There will be a lot of sharp comments—like those in this article from New Geography—as a result of the midterm elections.
“In the future, historians may likely mark the 2010 midterm elections as the end of the California era and the beginning of the Texas one. In one stunning stroke, amid a national conservative tide, California voters essentially ratified a political and regulatory regime that has left much of the state unemployed and many others looking for the exits.
“California has drifted far away from the place that John Gunther described in 1946 as “the most spectacular and most diversified American state … so ripe, golden.” Instead of a role model, California has become a cautionary tale of mismanagement of what by all rights should be the country’s most prosperous big state. Its poverty rate is at least two points above the national average; its unemployment rate nearly three points above the national average. On Friday Gov. Arnold Schwarzenegger was forced yet again to call an emergency session in order to deal with the state’s enormous budget problems.
“This state of crisis is likely to become the norm for the Golden State. In contrast to other hard-hit states like Pennsylvania, Ohio and Nevada, which all opted for pro-business, fiscally responsible candidates, California voters decisively handed virtually total power to a motley coalition of Democratic-machine politicians, public employee unions, green activists and rent-seeking special interests.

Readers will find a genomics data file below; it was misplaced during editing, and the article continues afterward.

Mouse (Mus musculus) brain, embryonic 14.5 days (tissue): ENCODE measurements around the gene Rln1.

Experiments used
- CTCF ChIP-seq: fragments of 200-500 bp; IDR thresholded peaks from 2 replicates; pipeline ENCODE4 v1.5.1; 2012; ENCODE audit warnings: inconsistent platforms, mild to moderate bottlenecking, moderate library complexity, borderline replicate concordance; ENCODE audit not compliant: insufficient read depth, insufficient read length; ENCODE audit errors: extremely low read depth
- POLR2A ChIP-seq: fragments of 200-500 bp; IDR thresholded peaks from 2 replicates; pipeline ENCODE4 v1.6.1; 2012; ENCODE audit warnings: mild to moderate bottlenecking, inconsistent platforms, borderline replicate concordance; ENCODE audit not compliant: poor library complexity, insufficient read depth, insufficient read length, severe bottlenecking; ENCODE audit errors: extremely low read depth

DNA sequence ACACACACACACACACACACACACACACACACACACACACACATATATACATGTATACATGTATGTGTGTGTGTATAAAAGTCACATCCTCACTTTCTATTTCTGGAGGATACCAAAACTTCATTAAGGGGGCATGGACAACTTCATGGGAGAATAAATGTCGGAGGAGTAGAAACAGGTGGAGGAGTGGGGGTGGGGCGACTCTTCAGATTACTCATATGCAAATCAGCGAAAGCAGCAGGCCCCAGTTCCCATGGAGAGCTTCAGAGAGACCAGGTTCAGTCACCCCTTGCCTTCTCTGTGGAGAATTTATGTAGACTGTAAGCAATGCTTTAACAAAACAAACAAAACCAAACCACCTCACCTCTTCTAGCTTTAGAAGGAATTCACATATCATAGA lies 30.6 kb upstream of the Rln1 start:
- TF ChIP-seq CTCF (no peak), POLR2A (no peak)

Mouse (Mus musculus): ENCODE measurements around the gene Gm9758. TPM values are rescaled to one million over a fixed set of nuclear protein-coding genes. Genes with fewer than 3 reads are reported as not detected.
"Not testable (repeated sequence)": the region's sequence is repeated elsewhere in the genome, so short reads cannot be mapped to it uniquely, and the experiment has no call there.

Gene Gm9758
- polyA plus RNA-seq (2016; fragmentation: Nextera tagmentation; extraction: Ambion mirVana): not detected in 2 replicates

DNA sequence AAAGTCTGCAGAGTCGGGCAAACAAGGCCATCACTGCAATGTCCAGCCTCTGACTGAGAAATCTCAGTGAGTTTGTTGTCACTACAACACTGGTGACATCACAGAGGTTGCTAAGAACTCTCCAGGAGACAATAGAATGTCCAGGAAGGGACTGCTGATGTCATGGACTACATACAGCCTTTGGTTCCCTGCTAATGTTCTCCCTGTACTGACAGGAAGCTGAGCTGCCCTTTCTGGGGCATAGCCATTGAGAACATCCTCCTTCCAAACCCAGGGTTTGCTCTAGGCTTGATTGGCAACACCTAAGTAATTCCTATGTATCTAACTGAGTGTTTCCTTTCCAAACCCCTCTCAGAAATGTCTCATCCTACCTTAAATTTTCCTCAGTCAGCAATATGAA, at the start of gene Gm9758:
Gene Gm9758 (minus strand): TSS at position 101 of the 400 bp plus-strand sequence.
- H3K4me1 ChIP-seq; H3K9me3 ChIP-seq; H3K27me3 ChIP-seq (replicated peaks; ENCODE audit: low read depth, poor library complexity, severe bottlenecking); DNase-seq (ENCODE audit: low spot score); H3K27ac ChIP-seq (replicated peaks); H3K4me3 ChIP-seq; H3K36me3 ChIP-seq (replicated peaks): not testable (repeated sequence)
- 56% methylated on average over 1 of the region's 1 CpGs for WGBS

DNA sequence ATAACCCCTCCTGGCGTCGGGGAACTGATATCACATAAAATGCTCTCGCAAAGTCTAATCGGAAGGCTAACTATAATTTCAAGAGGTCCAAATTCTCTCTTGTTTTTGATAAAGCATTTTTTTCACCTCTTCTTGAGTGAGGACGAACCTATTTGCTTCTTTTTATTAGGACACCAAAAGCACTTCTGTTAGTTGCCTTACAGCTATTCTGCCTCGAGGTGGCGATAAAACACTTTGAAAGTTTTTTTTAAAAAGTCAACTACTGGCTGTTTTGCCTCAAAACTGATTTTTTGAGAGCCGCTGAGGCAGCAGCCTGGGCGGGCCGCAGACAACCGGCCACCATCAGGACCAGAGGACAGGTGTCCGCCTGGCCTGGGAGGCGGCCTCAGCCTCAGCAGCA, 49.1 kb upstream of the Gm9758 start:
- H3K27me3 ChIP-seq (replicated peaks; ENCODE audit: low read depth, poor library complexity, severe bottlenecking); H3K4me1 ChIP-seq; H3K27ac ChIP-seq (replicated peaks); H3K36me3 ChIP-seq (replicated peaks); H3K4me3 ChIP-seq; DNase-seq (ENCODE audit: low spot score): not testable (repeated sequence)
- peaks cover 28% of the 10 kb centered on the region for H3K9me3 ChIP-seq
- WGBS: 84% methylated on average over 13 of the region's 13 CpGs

“In the new year, the once and again Gov. Jerry Brown, who has some conservative fiscal instincts, will be hard-pressed to convince Democratic legislators who get much of their funding from public-sector unions to trim spending. Perhaps more troubling, Brown’s own extremism on climate change policy–backed by rent-seeking Silicon Valley investors with big bets on renewable fuels–virtually assures a further tightening of a regulatory regime that will slow an economic recovery in every industry from manufacturing and agriculture to home-building.
“Texas’ trajectory, however, looks quite the opposite. California was recently ranked by Chief Executive magazine as having the worst business climate in the nation, while Texas’ was considered the best. Both Democrats and Republicans in the Lone State State generally embrace the gospel of economic growth and limited public sector expenditure. The defeated Democratic candidate for governor, the brainy former Houston Mayor Bill White, enjoyed robust business support and was widely considered more competent than the easily re-elected incumbent Rick Perry, who sometimes sounds more like a neo-Confederate crank than a serious leader.”